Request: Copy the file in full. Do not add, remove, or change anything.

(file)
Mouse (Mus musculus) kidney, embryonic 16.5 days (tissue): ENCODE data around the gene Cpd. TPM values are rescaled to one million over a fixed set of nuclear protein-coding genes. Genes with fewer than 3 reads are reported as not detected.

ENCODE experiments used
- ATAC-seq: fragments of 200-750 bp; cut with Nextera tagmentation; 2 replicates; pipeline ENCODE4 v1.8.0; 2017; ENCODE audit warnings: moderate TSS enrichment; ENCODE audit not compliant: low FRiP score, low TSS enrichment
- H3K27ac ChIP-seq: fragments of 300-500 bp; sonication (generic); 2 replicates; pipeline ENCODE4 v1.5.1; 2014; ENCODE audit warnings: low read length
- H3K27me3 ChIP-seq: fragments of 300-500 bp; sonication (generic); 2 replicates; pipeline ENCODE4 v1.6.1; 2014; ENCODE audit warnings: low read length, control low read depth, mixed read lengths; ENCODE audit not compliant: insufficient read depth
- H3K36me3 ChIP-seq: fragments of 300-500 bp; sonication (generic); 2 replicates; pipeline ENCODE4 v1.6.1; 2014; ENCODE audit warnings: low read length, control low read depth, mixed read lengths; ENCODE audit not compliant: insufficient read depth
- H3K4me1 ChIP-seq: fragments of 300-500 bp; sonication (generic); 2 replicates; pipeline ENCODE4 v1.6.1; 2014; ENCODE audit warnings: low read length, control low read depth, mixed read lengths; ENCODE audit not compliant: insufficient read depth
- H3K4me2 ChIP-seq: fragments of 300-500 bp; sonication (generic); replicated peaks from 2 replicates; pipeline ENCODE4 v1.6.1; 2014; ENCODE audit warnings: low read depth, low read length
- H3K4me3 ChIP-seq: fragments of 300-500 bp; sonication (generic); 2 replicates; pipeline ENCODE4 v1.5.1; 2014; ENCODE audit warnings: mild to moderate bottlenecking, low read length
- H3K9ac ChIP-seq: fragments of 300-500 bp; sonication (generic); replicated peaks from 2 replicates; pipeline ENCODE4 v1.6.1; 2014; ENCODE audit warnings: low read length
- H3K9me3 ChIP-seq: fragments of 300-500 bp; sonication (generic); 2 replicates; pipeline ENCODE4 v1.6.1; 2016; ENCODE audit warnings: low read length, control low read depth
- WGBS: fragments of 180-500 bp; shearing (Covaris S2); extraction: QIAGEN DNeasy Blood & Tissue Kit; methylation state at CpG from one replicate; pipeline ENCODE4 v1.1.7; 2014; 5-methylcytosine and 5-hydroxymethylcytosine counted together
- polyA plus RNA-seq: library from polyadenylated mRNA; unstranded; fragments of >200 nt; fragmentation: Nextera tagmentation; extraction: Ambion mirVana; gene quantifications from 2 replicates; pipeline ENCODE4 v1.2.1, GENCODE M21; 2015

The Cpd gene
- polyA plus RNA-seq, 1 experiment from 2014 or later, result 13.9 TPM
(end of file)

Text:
Mouse (Mus musculus) kidney, embryonic 16.5 days (tissue): ENCODE data around the gene Cpd. TPM values are rescaled to one million over a fixed set of nuclear protein-coding genes. Genes with fewer than 3 reads are reported as not detected.

ENCODE experiments used
- ATAC-seq: fragments of 200-750 bp; cut with Nextera tagmentation; 2 replicates; pipeline ENCODE4 v1.8.0; 2017; ENCODE audit warnings: moderate TSS enrichment; ENCODE audit not compliant: low FRiP score, low TSS enrichment
- H3K27ac ChIP-seq: fragments of 300-500 bp; sonication (generic); 2 replicates; pipeline ENCODE4 v1.5.1; 2014; ENCODE audit warnings: low read length
- H3K27me3 ChIP-seq: fragments of 300-500 bp; sonication (generic); 2 replicates; pipeline ENCODE4 v1.6.1; 2014; ENCODE audit warnings: low read length, control low read depth, mixed read lengths; ENCODE audit not compliant: insufficient read depth
- H3K36me3 ChIP-seq: fragments of 300-500 bp; sonication (generic); 2 replicates; pipeline ENCODE4 v1.6.1; 2014; ENCODE audit warnings: low read length, control low read depth, mixed read lengths; ENCODE audit not compliant: insufficient read depth
- H3K4me1 ChIP-seq: fragments of 300-500 bp; sonication (generic); 2 replicates; pipeline ENCODE4 v1.6.1; 2014; ENCODE audit warnings: low read length, control low read depth, mixed read lengths; ENCODE audit not compliant: insufficient read depth
- H3K4me2 ChIP-seq: fragments of 300-500 bp; sonication (generic); replicated peaks from 2 replicates; pipeline ENCODE4 v1.6.1; 2014; ENCODE audit warnings: low read depth, low read length
- H3K4me3 ChIP-seq: fragments of 300-500 bp; sonication (generic); 2 replicates; pipeline ENCODE4 v1.5.1; 2014; ENCODE audit warnings: mild to moderate bottlenecking, low read length
- H3K9ac ChIP-seq: fragments of 300-500 bp; sonication (generic); replicated peaks from 2 replicates; pipeline ENCODE4 v1.6.1; 2014; ENCODE audit warnings: low read length
- H3K9me3 ChIP-seq: fragments of 300-500 bp; sonication (generic); 2 replicates; pipeline ENCODE4 v1.6.1; 2016; ENCODE audit warnings: low read length, control low read depth
- WGBS: fragments of 180-500 bp; shearing (Covaris S2); extraction: QIAGEN DNeasy Blood & Tissue Kit; methylation state at CpG from one replicate; pipeline ENCODE4 v1.1.7; 2014; 5-methylcytosine and 5-hydroxymethylcytosine counted together
- polyA plus RNA-seq: library from polyadenylated mRNA; unstranded; fragments of >200 nt; fragmentation: Nextera tagmentation; extraction: Ambion mirVana; gene quantifications from 2 replicates; pipeline ENCODE4 v1.2.1, GENCODE M21; 2015

The Cpd gene
- polyA plus RNA-seq, 1 experiment from 2014 or later, result 13.9 TPM